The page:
She started halted in mid-stride, her heartbeats painful, her mind numb, her face shell-shocked.
A few swift footsteps on the carpeted floor later, he had her in his arms, his heart heavy with guilt, a sense of responsibilty.
They stood quietly by the wall, out of the way of the constant stream of people. Exhaling slowly, he looked down at her and each surveyed the harsh footprints of last night on each other’s faces, their concern for the other flowing and merging in silent streams. Yet they both felt a difference. There was a change in themselves, a shift their equation, that they were too weary to analyze in the haze of the smoke that surrounded them.
“Don’t worry, Khushi. I’ll…”, Arnav began before halting abruptly, bitterly aware how empty and false his words sounded in light of the recent events.
“What are you doing here?, he asked after a pause as full implications of her presence in the hospital sank in slowly.
“To meet Manya”, she replied even as they slowly stepped away from each other.
As he stared in surprise and confusion, she said in an unemotional voice that should have alerted him.
“I wanted to ask her something”, she said with a hint of a tremor in her voice.
“What?, he asked, curiosity taking precedence over onvious displeasure for a moment. He watched her confused face, as if she herself didn’t know what she wanted to ask, hear or know. Taking a step forward, he took hold of both his hands in hers.
His voice simmered with anger as he said, “I know she went to your house. I’m sorry…”.
She didn’t fully hear him with her mind preoccupied with his earlier question. And even focusing on that seemed to require a lot of her effort.
“I asked”, she said incoherently, “If she honestly thought there was a chance. Even a small chance. And she said…no one could be absolutely sure. No one at all. But Lavanya thought there was…”.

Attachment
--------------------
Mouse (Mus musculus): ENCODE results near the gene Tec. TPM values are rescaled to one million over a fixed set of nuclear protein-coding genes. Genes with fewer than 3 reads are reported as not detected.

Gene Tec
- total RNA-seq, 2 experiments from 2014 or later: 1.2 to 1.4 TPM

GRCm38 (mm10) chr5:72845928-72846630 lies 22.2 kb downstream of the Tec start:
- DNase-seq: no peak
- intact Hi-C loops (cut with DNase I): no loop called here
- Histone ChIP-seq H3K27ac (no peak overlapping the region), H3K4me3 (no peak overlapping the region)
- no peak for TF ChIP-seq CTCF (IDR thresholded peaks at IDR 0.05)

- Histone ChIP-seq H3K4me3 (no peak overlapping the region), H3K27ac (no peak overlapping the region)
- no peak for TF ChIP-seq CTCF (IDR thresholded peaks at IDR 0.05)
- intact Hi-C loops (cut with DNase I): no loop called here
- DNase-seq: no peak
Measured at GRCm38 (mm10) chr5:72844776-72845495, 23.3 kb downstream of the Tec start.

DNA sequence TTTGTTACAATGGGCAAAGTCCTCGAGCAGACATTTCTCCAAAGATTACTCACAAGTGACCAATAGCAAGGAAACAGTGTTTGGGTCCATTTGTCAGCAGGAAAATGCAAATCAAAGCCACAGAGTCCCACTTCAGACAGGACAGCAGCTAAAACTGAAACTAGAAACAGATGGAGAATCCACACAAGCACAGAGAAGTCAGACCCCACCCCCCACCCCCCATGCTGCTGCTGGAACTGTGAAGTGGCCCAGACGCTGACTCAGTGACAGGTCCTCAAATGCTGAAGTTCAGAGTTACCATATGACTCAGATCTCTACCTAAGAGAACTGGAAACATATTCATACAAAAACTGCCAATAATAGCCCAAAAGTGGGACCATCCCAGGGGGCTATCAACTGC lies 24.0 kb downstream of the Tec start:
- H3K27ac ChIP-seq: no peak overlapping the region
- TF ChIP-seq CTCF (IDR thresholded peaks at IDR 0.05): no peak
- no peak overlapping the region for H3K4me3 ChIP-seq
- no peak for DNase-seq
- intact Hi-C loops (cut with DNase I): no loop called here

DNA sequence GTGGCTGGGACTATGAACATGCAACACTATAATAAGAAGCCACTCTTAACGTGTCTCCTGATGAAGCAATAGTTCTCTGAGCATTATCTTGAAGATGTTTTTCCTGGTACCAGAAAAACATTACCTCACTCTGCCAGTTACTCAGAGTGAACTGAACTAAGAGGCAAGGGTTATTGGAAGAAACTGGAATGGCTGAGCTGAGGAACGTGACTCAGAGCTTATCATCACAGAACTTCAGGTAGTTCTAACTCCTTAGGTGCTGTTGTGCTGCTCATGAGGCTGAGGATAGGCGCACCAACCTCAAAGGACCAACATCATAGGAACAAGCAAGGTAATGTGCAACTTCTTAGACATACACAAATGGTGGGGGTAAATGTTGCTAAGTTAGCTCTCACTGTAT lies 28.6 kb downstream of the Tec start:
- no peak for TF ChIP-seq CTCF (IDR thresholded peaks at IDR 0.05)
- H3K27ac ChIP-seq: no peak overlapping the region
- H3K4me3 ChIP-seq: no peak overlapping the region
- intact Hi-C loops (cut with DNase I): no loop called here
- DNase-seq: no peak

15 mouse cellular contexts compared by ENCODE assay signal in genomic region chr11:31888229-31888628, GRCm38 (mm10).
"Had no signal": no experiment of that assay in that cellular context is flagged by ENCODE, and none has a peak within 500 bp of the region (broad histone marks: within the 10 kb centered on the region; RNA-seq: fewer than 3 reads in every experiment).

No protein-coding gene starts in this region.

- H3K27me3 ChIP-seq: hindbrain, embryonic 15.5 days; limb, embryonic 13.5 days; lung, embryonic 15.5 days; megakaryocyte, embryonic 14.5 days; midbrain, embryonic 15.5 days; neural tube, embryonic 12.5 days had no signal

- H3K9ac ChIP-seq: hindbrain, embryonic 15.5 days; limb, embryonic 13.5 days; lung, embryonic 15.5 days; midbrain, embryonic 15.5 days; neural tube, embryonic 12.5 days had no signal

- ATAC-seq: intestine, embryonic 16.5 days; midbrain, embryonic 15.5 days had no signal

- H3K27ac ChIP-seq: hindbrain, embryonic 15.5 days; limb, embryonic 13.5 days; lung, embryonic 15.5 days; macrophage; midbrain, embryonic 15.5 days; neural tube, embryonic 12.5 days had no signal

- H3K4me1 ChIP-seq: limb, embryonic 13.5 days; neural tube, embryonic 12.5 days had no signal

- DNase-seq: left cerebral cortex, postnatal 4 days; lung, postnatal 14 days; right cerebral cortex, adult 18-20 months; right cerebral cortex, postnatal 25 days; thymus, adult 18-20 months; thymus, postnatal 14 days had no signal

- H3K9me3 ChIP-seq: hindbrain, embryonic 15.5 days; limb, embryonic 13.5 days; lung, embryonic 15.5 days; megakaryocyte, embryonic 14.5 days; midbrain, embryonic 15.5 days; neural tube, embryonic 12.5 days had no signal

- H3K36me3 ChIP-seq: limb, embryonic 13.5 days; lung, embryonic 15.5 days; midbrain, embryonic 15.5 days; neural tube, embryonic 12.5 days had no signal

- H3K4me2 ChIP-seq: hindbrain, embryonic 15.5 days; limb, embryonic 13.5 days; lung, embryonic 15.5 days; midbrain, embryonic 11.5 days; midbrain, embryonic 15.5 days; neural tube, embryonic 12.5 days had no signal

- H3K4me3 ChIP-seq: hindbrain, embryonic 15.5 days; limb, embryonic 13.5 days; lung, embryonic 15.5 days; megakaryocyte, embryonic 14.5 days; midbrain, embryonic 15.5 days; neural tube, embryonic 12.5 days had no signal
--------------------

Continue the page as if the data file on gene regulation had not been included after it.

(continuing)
“Khushi”, Arnav’s voice was a tender caress as he said, “Don’t listen to anyone. Not even yourself. Just listen to me…and believe me when I say that I’m sure, absolutely sure, that there was no chance. None at all”.
Arnav studied the silent agony in her eyes with a surge of self loathing for being unable to protect her from the space she was at, for not being able to foresee it considering how well he knew Lavanya.
He watched as she unsuccessfully fumbled for words. He frowned trying to understand the melange of emotions in her heart’s cauldron.
Khushi closed her eyes and took a deep breath, waiting for the tears pricking the back of her eyelids to burn away.
“I need time, Arnav”, she whispered, “I need time to make sense of it all. Of me, of my thoughts. It’s not about you. It’s not even about Lavanya. It’s just about me”.
She opened her eyes and they melted into his. His eyes were warm with pain and the back of his fingers like feathers as they brushed her cheek. His somber eyes held the shimmer of a smile and something else….
There was a quiet melancholy about that morning neither could ever forget. The roads were covered with ice, their hearts with undefined ache, and a Frank Sinatra song echoed softly in that drafty corridor.
You must remember this.
A kiss is just a kiss,
A sigh is just a sigh
The fundamental things apply.
As time goes by…
“Alright, I’ll wait”, he said and added with a ghost of a smile, “You take care, kiddo“.
Khushi smiled waveringly at the song and his Casablanca reference, her heart wrenching as she thought that under different circumstances her eyes would have lit up at this reference to her favorite movie. Under different circumstances she would have asked him a million questions about the movie, taken delight in discussing it with him. She wished they were just two people loving each other, leading simple uncomplicated lives…